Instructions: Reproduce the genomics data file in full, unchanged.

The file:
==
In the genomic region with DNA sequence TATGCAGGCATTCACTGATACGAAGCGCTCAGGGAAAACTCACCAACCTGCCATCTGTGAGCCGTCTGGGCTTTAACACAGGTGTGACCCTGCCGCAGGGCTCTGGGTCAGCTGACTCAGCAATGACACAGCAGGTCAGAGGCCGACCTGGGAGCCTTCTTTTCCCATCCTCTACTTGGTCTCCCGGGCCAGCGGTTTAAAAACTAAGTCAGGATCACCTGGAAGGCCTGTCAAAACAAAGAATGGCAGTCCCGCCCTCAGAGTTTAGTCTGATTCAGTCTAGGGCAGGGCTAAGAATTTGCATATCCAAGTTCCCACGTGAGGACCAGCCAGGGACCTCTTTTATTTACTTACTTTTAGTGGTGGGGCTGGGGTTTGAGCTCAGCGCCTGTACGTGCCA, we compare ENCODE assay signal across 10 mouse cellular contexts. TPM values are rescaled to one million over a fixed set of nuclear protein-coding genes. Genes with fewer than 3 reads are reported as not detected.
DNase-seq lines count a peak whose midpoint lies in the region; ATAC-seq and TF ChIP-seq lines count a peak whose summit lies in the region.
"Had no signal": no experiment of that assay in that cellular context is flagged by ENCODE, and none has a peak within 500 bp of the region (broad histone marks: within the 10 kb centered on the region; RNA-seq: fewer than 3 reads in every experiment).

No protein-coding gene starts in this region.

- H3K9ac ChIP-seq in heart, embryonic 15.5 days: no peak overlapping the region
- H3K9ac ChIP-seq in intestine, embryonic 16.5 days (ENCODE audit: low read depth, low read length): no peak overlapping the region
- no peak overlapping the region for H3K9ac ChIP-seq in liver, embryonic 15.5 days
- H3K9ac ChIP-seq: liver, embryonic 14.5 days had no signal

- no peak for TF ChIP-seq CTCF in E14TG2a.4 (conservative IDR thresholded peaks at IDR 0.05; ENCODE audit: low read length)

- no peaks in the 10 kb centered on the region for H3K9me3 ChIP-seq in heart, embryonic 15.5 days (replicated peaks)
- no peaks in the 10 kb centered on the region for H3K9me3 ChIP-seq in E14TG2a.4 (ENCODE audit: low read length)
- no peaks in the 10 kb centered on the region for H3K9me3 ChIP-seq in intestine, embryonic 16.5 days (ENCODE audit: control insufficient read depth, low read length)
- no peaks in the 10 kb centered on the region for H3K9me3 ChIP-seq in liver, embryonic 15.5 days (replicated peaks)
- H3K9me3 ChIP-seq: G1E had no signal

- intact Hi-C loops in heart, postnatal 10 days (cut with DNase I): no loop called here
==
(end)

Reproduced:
In the genomic region with DNA sequence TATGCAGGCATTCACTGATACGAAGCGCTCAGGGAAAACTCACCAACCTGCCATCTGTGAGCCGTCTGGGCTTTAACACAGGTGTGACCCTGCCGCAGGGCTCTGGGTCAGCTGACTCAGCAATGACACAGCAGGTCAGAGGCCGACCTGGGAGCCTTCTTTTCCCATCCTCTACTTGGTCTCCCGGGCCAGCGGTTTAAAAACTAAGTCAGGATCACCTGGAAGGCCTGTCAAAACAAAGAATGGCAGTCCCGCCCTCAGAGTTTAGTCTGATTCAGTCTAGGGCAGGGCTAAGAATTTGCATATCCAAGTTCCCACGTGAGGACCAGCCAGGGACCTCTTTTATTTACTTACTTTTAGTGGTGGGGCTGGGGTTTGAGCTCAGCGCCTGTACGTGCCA, we compare ENCODE assay signal across 10 mouse cellular contexts. TPM values are rescaled to one million over a fixed set of nuclear protein-coding genes. Genes with fewer than 3 reads are reported as not detected.
DNase-seq lines count a peak whose midpoint lies in the region; ATAC-seq and TF ChIP-seq lines count a peak whose summit lies in the region.
"Had no signal": no experiment of that assay in that cellular context is flagged by ENCODE, and none has a peak within 500 bp of the region (broad histone marks: within the 10 kb centered on the region; RNA-seq: fewer than 3 reads in every experiment).

No protein-coding gene starts in this region.

- H3K9ac ChIP-seq in heart, embryonic 15.5 days: no peak overlapping the region
- H3K9ac ChIP-seq in intestine, embryonic 16.5 days (ENCODE audit: low read depth, low read length): no peak overlapping the region
- no peak overlapping the region for H3K9ac ChIP-seq in liver, embryonic 15.5 days
- H3K9ac ChIP-seq: liver, embryonic 14.5 days had no signal

- no peak for TF ChIP-seq CTCF in E14TG2a.4 (conservative IDR thresholded peaks at IDR 0.05; ENCODE audit: low read length)

- no peaks in the 10 kb centered on the region for H3K9me3 ChIP-seq in heart, embryonic 15.5 days (replicated peaks)
- no peaks in the 10 kb centered on the region for H3K9me3 ChIP-seq in E14TG2a.4 (ENCODE audit: low read length)
- no peaks in the 10 kb centered on the region for H3K9me3 ChIP-seq in intestine, embryonic 16.5 days (ENCODE audit: control insufficient read depth, low read length)
- no peaks in the 10 kb centered on the region for H3K9me3 ChIP-seq in liver, embryonic 15.5 days (replicated peaks)
- H3K9me3 ChIP-seq: G1E had no signal

- intact Hi-C loops in heart, postnatal 10 days (cut with DNase I): no loop called here